Central Africa Unites to Protect Congo Basin
YAOUNDE, Cameroon, December 8, 2000 (ENS) - The battle against poaching and illegal logging in the Congo Basin received a significant boost Thursday as three Central African nations agreed to share management of a 28,000 square kilometer stretch of forest.
The Congo Basin is second only in size to the forests of the Amazon and unique because of its diverse eco-systems and wildlife. But these forests are under threat. Four million hectares of African forests are destroyed each year due to growing human population, illegal logging, poaching and conversion of forest land to other uses.
The agreement between Cameroon, the Republic of Congo and the Central African Republic is the first of its kind in Central Africa. It will link protected zones of Lobeke national park in Cameroon, the Dzanga-Sangha in the Central African Republic, the Nouabale-Ndoki park in the Republic of Congo and the production forests and hunting zones that surround each of those parks.
The countries are now expected to harmonize their forestry laws and implement a common management system on anti-poaching measures, ecological monitoring and logging.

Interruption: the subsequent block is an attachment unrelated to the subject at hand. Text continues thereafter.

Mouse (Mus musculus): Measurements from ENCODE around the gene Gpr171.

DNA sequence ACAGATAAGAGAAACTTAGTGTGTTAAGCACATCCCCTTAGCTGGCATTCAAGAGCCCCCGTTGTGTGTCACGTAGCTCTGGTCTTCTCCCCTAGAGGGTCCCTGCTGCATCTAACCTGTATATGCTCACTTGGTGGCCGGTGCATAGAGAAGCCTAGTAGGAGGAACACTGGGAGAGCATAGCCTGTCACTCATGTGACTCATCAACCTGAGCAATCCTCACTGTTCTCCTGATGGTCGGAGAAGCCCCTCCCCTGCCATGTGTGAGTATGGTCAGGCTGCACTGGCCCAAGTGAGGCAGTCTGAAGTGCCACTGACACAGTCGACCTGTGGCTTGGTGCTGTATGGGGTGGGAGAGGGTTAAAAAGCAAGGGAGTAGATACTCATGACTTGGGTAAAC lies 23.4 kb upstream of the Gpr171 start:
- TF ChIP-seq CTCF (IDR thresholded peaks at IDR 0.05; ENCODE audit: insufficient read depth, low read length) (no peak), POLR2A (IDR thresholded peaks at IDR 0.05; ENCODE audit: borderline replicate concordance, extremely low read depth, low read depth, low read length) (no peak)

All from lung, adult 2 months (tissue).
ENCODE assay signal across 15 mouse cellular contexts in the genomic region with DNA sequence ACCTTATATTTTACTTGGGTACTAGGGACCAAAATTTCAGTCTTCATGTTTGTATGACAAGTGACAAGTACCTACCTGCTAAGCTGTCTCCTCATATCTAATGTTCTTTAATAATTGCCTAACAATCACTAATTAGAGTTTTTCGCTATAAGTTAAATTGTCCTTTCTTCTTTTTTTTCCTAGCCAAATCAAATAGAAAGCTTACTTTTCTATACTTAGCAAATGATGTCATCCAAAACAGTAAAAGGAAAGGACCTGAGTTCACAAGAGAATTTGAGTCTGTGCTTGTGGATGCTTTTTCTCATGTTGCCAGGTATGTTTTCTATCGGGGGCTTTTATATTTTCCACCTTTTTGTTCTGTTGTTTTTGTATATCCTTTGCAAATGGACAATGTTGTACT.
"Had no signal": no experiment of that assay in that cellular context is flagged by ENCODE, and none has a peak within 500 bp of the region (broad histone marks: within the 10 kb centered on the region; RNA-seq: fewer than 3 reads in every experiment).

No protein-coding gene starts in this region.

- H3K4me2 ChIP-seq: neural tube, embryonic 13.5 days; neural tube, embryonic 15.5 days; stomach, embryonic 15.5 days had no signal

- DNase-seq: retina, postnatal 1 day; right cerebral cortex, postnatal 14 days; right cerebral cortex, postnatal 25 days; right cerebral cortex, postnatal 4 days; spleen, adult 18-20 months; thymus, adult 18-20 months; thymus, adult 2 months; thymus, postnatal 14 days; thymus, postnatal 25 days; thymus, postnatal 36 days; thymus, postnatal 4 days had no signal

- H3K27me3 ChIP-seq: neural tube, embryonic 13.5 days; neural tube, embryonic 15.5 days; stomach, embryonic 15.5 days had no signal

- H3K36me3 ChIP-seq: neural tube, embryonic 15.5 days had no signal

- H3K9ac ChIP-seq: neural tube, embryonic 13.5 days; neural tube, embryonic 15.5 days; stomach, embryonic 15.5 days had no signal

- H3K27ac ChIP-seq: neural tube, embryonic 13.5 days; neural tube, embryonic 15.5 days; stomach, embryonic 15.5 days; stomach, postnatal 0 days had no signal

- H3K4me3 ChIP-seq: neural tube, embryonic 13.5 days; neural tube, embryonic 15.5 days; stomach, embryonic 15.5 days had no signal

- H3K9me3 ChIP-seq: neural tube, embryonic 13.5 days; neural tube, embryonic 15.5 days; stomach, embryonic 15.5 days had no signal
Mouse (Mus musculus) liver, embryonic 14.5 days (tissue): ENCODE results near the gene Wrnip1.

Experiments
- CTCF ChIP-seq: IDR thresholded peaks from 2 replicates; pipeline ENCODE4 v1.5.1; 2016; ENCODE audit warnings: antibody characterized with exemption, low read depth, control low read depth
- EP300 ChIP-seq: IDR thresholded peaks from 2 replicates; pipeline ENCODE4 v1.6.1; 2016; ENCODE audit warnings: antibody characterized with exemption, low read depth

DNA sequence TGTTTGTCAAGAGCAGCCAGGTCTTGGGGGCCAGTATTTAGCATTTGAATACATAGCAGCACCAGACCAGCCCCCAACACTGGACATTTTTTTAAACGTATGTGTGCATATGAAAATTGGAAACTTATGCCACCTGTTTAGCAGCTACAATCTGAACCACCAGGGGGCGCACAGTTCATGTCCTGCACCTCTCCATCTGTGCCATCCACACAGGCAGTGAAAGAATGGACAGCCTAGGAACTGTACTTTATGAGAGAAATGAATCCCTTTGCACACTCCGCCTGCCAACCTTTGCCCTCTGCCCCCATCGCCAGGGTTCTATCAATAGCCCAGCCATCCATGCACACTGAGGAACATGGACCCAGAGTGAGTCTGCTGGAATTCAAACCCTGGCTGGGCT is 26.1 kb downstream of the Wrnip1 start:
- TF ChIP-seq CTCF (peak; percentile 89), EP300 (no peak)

For the World Wide Fund for Nature (WWF), it marks the culmination of more than a decade of work.
"A more coherent approach towards logging and anti-poaching will go a long way to guaranteeing the future of these important forests and the wildlife that live within them."
The ministerial meeting included representatives from Chad, Equatorial Guinea and Gabon. It gathered to agree on ways to implement the Yaoundé Declaration, a 12-point resolution signed last year by the six Central African heads of state on the conservation and sustainable management of the forests of the Congo Basin.
The six countries agreed to a series of measures, including the creation of a trust fund to implement programs and a coordination and monitoring body to be based in Yaoundé. The signatories have also agreed to protect a minimum of 10 percent of their forests.
Up to 50 percent of the rainforests in the Congo Basin lie in the Democratic Republic of Congo.
Illegal logging is causing severe forest degradation and a huge diversity of wildlife, including forest elephants, chimpanzees and gorillas, are greatly hunted for their meat. Many other jungle inhabitants remain threatened and even undiscovered.
Scientists believe these forests could hold the key to future medical advances in the treatment of human ailments. The chimpanzee, for example, recently disclosed as the potential source of the HIV virus in humans and vital to medical research, is severely endangered because of logging and poaching.
Another ministerial meeting in March 2001 has been scheduled to implement decisions taken this week.